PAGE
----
Surface pressure observations are assimilated into a Weather Research and Forecast ensemble using an ensemble Kalman filter (EnKF) approach and the results are compared with observations for two severe weather events. Several EnKF experiments are performed to evaluate the relative impacts of two very different pressure observations: altimeter setting (a total pressure field) and 1-h surface pressure tendency. The primary objective of this study is to determine the surface pressure observation that is most successful in producing realistic mesoscale features, such as convectively driven cold pools, which often play an important role in future convective development. Results show that ensemble-mean pressure analyses produced from the assimilation of surface temperature, moisture, and winds possess significant errors in regard to mesohigh strength and location. The addition of surface pressure tendency observations within the assimilation yields limited ability to constrain such errors, while the assimilation of altimeter setting yields accurate depictions of the mesoscale pressure patterns associated with mesoscale convective systems. The mesoscale temperature patterns produced by all the ensembles are quite similar and tend to reproduce the observed features. Results suggest that even though surface pressure observations can have large cross covariances with temperature and the wind components, the resulting analyses fail to improve upon the EnKF temperature and wind analyses that exclude the surface pressure observations. Ensemble forecasts following the assimilation period show the potential to improve short-range forecasting of surface pressure.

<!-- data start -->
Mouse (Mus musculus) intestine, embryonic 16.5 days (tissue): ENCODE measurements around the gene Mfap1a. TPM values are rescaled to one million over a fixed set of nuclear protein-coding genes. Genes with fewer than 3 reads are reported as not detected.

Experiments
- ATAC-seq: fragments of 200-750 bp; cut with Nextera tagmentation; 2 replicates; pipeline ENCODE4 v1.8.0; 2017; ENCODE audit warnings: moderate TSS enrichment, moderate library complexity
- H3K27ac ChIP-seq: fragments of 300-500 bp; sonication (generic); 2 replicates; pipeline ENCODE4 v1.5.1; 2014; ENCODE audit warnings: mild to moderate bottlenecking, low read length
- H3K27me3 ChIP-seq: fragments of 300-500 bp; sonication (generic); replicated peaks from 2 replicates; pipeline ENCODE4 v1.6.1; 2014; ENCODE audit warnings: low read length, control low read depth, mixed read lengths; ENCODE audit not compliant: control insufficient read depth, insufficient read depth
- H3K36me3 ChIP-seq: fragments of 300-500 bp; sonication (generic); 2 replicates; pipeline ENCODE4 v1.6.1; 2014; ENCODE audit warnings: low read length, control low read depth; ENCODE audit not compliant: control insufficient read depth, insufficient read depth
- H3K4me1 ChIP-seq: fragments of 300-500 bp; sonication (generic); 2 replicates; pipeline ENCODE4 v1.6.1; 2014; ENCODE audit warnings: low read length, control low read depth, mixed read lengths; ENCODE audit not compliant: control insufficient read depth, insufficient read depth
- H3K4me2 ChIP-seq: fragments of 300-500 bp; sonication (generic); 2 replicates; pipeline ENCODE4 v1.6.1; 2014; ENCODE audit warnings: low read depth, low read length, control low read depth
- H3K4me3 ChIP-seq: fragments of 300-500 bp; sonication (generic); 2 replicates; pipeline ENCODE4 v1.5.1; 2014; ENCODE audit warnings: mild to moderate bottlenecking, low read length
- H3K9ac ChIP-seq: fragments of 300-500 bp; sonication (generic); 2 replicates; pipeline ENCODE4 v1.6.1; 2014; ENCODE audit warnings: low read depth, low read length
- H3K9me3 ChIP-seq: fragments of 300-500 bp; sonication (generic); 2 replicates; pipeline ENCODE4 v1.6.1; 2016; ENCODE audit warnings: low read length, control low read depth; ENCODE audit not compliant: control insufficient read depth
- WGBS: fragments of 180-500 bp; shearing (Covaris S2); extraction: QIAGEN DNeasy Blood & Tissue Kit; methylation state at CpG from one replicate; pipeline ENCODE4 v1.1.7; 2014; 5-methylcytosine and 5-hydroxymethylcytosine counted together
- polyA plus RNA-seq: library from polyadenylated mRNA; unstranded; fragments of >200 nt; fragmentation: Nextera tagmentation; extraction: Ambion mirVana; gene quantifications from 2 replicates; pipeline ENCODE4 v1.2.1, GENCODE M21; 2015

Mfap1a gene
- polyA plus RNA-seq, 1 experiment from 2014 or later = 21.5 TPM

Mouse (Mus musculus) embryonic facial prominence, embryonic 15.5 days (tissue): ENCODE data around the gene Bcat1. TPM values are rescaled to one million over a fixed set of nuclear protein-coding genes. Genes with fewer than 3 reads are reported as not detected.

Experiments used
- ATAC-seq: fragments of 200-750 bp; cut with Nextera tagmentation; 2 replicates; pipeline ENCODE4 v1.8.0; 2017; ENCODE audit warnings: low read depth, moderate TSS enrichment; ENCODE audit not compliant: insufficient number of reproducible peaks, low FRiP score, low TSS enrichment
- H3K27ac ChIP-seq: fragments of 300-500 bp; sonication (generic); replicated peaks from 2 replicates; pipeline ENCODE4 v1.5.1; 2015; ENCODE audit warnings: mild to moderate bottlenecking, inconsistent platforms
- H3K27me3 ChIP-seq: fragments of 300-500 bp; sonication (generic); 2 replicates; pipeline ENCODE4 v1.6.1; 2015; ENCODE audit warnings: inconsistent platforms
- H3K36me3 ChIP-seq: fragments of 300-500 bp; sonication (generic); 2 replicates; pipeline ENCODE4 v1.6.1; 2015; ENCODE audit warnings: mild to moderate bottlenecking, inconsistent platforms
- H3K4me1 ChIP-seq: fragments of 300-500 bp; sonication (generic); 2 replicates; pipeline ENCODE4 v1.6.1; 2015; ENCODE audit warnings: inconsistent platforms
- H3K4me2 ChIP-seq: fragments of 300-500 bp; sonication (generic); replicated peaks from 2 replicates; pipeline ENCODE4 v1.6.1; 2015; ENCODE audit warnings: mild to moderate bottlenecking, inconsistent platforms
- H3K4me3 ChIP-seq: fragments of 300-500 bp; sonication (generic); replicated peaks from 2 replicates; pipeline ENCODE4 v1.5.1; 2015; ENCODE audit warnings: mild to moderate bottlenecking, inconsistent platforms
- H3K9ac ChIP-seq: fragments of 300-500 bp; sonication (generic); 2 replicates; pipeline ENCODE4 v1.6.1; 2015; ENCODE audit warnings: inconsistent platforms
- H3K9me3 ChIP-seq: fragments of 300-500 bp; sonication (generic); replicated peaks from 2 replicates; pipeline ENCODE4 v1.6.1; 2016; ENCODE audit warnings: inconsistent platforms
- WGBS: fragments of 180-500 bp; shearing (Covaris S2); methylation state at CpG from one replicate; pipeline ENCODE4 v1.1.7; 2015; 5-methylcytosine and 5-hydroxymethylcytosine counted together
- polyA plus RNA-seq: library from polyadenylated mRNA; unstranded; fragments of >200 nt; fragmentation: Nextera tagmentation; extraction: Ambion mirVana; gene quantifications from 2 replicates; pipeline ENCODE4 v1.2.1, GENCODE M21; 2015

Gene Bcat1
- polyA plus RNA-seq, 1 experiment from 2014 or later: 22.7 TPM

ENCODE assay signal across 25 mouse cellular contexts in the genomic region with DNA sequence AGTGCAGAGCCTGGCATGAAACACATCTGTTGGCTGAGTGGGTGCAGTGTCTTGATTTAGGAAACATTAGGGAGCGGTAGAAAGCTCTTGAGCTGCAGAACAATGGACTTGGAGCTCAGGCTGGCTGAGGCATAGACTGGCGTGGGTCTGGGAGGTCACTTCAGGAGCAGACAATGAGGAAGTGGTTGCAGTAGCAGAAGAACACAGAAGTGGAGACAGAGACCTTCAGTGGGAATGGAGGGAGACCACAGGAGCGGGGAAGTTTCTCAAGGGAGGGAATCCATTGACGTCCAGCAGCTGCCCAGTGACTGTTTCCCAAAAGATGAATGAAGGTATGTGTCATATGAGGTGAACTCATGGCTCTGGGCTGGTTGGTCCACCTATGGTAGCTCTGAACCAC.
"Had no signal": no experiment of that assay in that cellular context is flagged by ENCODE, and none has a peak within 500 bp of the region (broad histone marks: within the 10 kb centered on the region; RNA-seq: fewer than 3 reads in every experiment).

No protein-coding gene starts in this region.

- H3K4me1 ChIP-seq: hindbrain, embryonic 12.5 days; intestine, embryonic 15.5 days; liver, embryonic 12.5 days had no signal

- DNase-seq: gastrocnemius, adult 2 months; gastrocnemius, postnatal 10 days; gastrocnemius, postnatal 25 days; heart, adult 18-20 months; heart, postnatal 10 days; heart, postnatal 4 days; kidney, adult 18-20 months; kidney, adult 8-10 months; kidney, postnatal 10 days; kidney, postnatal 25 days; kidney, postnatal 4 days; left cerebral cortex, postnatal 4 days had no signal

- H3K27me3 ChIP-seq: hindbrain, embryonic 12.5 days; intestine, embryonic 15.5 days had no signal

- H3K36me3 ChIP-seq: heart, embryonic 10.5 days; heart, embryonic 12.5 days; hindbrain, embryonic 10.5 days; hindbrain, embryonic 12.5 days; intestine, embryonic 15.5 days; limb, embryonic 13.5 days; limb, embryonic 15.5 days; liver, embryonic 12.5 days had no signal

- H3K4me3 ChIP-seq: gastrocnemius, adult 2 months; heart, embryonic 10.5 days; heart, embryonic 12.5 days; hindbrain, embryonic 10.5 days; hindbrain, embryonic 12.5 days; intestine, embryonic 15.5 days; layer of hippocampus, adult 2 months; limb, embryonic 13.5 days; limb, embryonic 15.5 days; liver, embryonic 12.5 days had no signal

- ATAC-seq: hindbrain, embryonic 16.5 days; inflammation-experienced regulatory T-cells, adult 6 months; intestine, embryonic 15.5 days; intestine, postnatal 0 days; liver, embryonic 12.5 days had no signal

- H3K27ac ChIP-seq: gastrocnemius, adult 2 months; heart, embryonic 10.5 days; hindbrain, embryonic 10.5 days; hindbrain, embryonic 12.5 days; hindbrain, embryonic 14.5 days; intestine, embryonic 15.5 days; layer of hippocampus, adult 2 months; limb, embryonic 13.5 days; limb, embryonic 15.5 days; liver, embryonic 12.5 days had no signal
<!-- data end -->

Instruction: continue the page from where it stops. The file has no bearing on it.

All Science Journal Classification (ASJC) codes
- Atmospheric Science